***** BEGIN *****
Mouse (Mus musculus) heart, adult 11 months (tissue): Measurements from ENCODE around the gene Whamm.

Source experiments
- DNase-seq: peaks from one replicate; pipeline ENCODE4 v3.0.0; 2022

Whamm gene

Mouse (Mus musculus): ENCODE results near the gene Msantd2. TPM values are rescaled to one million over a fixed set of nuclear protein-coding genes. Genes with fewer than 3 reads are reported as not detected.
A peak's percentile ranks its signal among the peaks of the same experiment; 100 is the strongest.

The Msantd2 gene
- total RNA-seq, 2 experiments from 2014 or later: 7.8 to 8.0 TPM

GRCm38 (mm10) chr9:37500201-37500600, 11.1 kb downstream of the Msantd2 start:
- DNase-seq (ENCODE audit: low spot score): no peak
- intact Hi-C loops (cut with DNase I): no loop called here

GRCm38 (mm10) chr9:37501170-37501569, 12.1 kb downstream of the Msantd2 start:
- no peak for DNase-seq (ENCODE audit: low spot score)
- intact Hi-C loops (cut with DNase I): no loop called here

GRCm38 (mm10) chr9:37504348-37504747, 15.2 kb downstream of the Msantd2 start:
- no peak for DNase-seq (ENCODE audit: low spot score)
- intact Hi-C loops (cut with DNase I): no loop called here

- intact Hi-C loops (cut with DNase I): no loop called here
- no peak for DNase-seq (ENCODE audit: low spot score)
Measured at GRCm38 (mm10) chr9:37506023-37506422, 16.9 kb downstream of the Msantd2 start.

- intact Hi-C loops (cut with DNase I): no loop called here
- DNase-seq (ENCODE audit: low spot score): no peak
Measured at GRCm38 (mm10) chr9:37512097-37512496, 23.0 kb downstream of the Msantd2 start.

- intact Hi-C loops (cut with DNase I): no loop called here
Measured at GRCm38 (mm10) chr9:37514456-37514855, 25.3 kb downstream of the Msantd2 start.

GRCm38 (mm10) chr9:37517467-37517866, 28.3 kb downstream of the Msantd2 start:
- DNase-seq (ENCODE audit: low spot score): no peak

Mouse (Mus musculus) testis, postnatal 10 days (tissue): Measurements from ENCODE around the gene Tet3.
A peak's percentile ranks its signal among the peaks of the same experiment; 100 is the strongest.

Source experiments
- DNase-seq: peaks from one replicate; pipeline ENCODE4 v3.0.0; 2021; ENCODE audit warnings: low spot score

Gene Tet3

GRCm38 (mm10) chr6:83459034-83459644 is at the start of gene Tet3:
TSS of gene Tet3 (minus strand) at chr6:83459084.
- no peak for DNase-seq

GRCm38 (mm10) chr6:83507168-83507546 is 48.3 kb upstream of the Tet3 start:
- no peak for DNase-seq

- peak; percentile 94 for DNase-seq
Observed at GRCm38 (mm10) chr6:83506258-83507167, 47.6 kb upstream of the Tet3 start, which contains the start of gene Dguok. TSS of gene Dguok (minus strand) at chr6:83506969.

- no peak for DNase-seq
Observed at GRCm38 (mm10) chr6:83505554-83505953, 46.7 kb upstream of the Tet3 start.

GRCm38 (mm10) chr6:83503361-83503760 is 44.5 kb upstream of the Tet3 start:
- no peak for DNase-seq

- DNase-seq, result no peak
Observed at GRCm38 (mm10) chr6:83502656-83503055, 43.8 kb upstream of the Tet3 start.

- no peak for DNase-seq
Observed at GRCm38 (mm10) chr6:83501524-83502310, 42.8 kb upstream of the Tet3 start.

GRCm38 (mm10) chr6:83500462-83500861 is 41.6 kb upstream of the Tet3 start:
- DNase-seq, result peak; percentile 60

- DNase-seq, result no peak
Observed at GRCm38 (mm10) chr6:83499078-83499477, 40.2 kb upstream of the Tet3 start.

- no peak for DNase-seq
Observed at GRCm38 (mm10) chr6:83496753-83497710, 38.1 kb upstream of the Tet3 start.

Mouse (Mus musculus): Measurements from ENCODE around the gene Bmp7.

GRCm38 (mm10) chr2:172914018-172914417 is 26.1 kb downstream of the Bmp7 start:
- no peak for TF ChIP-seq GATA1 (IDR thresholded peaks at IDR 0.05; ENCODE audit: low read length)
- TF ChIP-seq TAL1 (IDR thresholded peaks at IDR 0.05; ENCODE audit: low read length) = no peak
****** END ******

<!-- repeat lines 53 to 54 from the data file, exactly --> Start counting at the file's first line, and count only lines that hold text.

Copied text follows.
Observed at GRCm38 (mm10) chr6:83496753-83497710, 38.1 kb upstream of the Tet3 start.

Mouse (Mus musculus): Measurements from ENCODE around the gene Bmp7.